Sunday, December 08, 2013 1:20 PM
Published on: Thursday, May 09, 2013
By Holden Wilen
ROCKVILLE – Councilwoman Valerie Ervin had hoped to highlight the problems of human trafficking, but a recent proclamation also had the unintended result of apparently angering Japanese citizens.
Ervin presented a proclamation commemorating World War II "Comfort Women" and efforts to combat human trafficking with the hope of highlighting the issue, but apparently some Japanese citizens have chosen to take it as an insult to their country and are now sounding off by sending a barrage of emails to county officials and members of the media.
Most of the emails are very similar, and while the writers are reportedly from Japan, there has been no independent confirmation the emails are any more than a “spam attack” said one county staffer.
The emails, which are addressed to County Executive Ike Leggett and the members of the County Council, are allegedly coming from people in Japan who say Ervin’s proclamation, which was made on April 23, was unfair and makes false allegations. When presenting the proclamation Ervin said comfort women were the 200,000 women forced into sexual slavery by the Japanese army during World War II.
“Despite your intention for prevention of the human trafficking, we regret to express our deep disappointment that you acted on the story which was not based on the data through any official research by your government but written based on fabrication,” writes Yoshifumi Arai in one of the letters.
The letter asks the council to provide a reliable, primary source. The writer of another letter, Naoko Kojima of Takasaki, Japan, says he reserves the right to demand an apology from Montgomery County for “bringing disgrace on Japan.” All of the letters are written very similarly with little or no changes among them.
Ervin said the central point of her proclamation was to shed light on the need for continual vigilance against human trafficking, and she does not want disputes of historical facts to be a distraction.
“The County Council proclamation was intended to be a statement that we do not condone or tolerate crimes against humanity under any circumstances,” Ervin said.
Montgomery County Delegate Susan Lee (District 16) sponsored two bills during the General Assembly’s legislative session dealing with human trafficking in the state and was honored during the presentation of the proclamation. Lee said she commends Ervin for the proclamation and highlighting the issue of human trafficking.
Lee said she is convinced the comfort women issue existed because she has heard many witnesses give their accounts of what happened. The emails, she said, are probably coming from people who just do not want to acknowledge the event happened.
“With respect to human trafficking we are not singling out one single country on the issue,” Lee said. “We are just highlighting it is a human rights violation. I do not think we are trying to single out anyone. It does matter because it brought up an issue that they probably didn’t want to be brought up. It is like what happened in Germany after World War II. There were some people who denied there was a Holocaust when we know quite well there was. My understanding is that then Germany apologized and everybody moved on.”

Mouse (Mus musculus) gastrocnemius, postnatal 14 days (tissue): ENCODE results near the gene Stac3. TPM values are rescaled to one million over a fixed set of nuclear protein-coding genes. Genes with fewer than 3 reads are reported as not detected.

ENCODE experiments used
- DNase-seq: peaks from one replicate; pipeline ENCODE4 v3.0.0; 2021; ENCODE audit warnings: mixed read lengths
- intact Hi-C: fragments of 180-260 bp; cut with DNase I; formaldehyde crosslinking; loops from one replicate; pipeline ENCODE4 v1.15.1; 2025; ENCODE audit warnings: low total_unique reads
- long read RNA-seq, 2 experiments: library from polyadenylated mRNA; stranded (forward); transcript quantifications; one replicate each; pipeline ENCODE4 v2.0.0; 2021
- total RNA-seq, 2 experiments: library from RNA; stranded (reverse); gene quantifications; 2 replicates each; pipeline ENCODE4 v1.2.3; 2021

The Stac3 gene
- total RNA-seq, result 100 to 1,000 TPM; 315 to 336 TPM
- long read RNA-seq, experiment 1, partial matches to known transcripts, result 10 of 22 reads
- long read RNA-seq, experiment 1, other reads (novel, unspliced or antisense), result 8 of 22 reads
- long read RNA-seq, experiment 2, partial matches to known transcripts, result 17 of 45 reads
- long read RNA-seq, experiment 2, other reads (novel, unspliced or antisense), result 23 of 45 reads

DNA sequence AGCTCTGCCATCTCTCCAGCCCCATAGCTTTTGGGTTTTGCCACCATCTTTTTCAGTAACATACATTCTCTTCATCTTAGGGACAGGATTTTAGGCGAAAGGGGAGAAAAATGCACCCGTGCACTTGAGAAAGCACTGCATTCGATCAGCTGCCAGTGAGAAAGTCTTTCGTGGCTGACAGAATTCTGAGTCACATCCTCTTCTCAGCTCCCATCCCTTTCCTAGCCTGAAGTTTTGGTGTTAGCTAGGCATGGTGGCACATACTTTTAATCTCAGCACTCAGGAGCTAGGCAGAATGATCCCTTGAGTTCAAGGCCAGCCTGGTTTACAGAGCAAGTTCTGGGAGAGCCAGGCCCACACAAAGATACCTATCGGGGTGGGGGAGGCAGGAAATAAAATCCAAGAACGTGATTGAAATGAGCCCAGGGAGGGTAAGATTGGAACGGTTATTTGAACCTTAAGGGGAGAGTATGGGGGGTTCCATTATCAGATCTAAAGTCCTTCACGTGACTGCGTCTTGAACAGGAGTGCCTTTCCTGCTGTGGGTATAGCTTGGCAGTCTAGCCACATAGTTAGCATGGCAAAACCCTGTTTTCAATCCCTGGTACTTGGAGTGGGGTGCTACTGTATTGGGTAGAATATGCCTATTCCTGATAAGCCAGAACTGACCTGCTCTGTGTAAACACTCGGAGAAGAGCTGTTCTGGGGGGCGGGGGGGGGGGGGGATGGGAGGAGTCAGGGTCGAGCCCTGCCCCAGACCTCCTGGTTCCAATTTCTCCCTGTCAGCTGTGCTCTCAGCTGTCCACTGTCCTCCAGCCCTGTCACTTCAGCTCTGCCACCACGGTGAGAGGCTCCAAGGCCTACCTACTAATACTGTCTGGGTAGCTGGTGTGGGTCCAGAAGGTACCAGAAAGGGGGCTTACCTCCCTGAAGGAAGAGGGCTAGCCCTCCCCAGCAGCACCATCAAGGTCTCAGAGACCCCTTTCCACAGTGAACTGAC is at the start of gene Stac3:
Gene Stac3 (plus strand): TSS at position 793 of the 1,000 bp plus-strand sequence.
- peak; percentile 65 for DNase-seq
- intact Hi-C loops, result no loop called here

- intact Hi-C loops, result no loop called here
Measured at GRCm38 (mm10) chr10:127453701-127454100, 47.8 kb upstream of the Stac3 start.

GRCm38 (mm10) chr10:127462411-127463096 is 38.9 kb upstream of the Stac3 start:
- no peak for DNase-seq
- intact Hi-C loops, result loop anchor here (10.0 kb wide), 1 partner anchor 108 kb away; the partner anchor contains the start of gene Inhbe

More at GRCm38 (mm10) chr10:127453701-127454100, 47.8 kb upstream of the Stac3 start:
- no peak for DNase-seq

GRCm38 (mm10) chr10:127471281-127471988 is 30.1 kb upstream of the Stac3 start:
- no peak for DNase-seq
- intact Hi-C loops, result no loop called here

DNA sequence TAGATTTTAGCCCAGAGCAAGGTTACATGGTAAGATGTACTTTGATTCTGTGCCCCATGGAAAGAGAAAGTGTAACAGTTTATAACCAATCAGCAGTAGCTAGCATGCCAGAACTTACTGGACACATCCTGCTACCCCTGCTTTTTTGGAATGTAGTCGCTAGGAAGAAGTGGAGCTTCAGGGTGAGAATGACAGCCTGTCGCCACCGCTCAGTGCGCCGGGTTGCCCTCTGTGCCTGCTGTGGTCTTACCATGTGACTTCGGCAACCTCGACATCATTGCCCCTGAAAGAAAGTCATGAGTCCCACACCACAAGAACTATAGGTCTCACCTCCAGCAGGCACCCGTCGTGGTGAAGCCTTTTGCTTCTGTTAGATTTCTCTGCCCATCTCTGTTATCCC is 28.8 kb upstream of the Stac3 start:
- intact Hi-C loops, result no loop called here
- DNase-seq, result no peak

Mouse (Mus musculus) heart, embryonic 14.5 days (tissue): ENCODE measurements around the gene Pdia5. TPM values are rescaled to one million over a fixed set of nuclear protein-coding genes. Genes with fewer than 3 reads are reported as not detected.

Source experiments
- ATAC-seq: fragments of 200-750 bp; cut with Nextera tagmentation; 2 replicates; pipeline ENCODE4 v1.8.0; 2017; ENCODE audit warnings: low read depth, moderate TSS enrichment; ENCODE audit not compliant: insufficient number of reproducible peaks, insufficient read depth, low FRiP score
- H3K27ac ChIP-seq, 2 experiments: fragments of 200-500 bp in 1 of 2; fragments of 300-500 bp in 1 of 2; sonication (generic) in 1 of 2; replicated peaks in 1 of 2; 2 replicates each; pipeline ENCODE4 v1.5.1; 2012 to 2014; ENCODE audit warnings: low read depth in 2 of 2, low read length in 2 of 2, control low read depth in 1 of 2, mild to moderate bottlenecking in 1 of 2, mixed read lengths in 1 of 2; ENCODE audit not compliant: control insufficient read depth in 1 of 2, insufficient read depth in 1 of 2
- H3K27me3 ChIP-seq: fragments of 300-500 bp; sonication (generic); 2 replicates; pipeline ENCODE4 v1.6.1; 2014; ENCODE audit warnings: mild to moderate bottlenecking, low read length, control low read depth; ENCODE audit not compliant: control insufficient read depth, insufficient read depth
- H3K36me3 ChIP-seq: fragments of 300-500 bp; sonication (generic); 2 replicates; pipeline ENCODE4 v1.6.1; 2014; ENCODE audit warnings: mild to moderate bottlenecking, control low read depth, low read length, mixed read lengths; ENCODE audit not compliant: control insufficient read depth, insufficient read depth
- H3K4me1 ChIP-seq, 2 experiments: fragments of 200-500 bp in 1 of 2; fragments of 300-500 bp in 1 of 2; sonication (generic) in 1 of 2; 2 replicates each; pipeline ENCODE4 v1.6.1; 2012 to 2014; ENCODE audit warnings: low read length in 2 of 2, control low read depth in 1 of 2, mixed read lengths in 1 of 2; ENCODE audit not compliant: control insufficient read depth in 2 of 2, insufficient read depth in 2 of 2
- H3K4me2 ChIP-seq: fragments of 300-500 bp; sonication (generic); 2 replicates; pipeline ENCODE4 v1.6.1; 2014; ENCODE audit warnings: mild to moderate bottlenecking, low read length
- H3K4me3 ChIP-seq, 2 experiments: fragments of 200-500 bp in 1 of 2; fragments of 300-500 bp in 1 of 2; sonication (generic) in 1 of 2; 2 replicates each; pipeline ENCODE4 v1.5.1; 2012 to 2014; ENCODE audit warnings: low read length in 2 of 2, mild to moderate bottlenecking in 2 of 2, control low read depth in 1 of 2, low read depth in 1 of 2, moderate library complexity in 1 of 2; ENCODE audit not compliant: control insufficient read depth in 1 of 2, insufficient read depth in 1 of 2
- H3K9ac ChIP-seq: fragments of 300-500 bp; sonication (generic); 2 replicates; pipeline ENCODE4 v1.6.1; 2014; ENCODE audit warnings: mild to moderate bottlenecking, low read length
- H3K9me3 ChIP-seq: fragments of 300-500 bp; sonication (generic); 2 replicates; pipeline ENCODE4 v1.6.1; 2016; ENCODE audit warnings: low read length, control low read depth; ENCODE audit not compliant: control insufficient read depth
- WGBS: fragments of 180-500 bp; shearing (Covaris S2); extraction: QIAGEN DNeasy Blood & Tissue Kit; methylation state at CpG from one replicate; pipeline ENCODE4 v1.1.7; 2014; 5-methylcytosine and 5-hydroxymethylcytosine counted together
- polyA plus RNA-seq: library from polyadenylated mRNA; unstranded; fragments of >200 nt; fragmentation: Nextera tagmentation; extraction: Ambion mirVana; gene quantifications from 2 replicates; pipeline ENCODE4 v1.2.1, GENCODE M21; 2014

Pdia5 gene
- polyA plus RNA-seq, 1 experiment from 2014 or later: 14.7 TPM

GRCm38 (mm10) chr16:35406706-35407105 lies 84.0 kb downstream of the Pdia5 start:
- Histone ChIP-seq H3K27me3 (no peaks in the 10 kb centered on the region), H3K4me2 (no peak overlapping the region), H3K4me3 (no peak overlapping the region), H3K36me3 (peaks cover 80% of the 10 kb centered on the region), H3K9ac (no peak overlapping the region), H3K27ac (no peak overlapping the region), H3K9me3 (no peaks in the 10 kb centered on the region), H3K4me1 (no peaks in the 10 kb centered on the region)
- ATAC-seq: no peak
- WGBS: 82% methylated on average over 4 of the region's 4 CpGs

The emails will probably backfire on the senders, Lee said, because they provide another opportunity to shine light on the human trafficking issue.
Patrick Lacefield, spokesman for Montgomery County, said the resolution passed by the council is correct and is not an allegation. Any student of World War II history in the Pacific theatre knows many instances of human trafficking occurred, he said, and there will be no apology made by the county. He also said the proclamation was not meant to single out Japan.
“There are many opportunities when the county council and the county government issue proclamations on things,” Lacefield said. “They may be to note anniversaries of things or remind people of tragedies that have happened in the past. I think this is just another case of that.”
Posted By: Mitsuo Tamaoki On: 9/13/2013
Title: To understand the issue more corectly
I recommend you the related personnel to see the following video about what happened in the history of Chosen-Korea and understand the background of the issue. The video is made rather academically by attaching the primal sources of various evidences.
Posted By: advocator of real human rights On: 6/11/2013
Title: judgment by degfault giving Japan guilty
It seems to me that all interviewees, Councilwoman Valerie Ervin, Montgomery County Delegate Susan LeePatrick and Lacefield, spokesman for Montgomery County reply in haste facing many unexpected protest from Japan. Because their explanations are illogical and irresponsible like other cities which adopted Resolutions. The issue is deeply concerned with Japan. Nevertheless they listened only to some organizations as accusers. That is to say, Montgomery did judgment by default and declared Japan guilty without having given Japan any occasion to state. Recently there have been two rejects of demand to set up comfort women memorials. One is by Singaporean government and the other is by Southfield public library in Detroit. They verified materials of the both sides (Japan and Korea). The consequence is that they could not judge which side is right. The only thing that they could understand is that there have been enormous controversy on the issue which is quite different from the Holocaust or The atomic bomb in Japan that no one can deny.